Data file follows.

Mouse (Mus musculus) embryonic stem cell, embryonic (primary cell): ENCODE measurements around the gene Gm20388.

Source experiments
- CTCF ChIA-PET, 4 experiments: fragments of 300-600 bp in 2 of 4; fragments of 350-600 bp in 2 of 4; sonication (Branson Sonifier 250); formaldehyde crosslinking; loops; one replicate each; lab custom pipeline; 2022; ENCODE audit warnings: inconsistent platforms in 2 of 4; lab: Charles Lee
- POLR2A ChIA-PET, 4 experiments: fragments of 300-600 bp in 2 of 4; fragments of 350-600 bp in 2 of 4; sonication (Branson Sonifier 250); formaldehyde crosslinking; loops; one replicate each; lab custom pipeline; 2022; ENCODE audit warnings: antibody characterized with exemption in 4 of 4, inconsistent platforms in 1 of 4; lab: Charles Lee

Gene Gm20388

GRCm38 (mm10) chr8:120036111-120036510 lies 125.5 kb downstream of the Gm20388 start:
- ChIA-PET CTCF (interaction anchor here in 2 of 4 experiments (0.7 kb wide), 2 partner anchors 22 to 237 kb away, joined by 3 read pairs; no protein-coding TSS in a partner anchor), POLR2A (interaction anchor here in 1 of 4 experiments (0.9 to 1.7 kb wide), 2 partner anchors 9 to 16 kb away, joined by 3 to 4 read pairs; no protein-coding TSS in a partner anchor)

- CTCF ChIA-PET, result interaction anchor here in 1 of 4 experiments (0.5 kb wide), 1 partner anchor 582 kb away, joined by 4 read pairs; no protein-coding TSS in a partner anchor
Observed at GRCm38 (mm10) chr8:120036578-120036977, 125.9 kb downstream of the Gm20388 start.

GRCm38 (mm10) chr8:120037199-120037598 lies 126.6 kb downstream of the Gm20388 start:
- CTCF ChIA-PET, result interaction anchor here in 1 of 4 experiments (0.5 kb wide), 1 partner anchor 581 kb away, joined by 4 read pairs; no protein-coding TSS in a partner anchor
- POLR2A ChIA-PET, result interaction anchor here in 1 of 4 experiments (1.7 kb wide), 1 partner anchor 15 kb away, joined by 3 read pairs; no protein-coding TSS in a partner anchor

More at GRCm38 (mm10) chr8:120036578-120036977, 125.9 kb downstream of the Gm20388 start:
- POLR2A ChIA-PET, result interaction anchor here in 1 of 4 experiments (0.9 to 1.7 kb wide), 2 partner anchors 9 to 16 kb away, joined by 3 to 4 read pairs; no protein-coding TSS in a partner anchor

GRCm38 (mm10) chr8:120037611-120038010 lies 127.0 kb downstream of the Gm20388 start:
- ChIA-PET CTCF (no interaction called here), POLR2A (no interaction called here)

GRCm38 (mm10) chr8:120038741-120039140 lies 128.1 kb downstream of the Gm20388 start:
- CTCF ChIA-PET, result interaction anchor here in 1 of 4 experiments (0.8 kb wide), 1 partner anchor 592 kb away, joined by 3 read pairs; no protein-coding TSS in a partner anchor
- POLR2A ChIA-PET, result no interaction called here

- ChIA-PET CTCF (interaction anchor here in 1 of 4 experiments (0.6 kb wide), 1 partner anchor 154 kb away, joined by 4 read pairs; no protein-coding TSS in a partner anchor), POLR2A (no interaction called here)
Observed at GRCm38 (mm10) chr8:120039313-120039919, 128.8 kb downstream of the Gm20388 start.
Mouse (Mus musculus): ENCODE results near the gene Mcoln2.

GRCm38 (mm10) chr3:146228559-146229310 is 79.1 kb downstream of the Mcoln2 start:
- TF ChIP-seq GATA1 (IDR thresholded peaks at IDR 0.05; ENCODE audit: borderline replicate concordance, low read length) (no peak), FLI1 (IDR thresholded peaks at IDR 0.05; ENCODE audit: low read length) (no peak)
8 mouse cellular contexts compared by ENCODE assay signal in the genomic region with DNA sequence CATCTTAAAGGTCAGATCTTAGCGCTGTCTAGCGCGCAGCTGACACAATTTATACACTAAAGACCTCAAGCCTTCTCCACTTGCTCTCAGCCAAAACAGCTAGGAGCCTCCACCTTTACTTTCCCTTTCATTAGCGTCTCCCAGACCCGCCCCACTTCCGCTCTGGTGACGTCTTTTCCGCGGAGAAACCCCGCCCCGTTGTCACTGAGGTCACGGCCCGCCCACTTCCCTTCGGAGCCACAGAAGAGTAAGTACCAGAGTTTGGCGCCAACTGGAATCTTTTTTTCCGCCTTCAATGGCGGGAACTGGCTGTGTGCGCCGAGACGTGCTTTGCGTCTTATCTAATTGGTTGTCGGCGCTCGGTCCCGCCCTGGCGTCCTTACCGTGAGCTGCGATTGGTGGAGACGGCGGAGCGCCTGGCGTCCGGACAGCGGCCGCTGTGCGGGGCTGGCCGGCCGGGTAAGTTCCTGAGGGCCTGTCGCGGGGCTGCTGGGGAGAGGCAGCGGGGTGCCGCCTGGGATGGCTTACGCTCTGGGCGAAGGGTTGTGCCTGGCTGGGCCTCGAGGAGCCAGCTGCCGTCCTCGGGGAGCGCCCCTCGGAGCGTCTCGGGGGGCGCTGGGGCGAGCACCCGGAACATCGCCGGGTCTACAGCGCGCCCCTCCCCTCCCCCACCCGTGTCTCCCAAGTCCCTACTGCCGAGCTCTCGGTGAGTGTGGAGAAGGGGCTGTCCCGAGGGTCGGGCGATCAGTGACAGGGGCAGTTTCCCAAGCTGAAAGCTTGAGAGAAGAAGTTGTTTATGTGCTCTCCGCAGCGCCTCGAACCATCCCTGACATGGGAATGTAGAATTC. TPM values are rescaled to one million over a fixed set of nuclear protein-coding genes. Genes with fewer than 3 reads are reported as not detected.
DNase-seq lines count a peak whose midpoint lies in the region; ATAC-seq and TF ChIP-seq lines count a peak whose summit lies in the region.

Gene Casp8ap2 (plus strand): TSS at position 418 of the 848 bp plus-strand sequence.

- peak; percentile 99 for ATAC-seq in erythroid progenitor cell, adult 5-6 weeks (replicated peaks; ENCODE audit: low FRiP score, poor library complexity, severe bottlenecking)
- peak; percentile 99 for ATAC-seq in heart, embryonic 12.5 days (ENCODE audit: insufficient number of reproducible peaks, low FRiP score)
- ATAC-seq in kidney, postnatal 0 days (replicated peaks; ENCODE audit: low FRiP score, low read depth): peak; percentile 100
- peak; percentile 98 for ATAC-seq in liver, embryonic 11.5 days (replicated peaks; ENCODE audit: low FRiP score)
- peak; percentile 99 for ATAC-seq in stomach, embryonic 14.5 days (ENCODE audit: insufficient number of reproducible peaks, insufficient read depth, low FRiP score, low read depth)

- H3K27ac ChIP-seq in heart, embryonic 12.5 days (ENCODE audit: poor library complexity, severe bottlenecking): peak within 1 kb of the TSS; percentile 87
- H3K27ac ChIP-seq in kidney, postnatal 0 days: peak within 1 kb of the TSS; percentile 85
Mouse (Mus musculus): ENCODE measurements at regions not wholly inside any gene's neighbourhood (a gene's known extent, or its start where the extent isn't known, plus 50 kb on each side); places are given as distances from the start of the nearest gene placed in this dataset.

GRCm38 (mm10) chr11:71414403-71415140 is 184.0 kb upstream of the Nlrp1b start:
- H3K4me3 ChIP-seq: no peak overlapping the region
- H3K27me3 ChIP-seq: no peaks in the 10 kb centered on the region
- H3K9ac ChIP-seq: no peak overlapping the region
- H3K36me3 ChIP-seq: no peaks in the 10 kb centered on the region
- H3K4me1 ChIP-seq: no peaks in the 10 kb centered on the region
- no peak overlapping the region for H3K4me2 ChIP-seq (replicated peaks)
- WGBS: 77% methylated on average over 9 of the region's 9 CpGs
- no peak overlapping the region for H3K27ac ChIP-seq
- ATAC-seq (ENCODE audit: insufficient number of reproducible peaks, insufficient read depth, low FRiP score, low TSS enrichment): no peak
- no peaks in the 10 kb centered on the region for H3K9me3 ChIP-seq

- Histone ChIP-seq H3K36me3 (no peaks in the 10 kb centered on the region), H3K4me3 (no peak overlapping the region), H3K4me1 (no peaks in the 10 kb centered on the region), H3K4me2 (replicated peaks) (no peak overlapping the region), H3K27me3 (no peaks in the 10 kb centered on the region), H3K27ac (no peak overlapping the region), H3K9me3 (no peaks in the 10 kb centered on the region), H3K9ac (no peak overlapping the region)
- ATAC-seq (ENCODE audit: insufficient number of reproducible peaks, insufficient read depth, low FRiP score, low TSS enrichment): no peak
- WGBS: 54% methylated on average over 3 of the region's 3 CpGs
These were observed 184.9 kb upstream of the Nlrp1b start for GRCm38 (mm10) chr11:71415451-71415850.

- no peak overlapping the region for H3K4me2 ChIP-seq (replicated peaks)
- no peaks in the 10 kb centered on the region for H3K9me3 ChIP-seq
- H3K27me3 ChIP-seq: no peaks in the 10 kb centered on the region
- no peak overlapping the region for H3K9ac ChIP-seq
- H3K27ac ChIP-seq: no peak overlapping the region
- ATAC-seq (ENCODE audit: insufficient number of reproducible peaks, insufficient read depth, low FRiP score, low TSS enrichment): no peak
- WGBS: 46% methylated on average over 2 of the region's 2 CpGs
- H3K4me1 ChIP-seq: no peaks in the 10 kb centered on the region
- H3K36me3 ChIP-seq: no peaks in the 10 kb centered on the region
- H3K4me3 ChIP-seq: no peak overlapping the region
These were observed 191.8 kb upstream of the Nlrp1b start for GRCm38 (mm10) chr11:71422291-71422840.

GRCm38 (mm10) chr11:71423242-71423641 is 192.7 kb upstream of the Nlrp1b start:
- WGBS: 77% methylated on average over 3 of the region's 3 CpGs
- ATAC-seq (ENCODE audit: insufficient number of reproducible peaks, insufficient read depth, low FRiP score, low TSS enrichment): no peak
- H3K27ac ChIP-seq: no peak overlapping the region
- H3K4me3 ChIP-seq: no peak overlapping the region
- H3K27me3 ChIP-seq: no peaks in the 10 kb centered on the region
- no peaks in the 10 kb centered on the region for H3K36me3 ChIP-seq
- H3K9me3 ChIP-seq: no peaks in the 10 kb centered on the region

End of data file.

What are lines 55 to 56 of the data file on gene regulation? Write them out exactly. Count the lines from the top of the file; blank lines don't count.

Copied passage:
- H3K27ac ChIP-seq: no peak overlapping the region
- ATAC-seq (ENCODE audit: insufficient number of reproducible peaks, insufficient read depth, low FRiP score, low TSS enrichment): no peak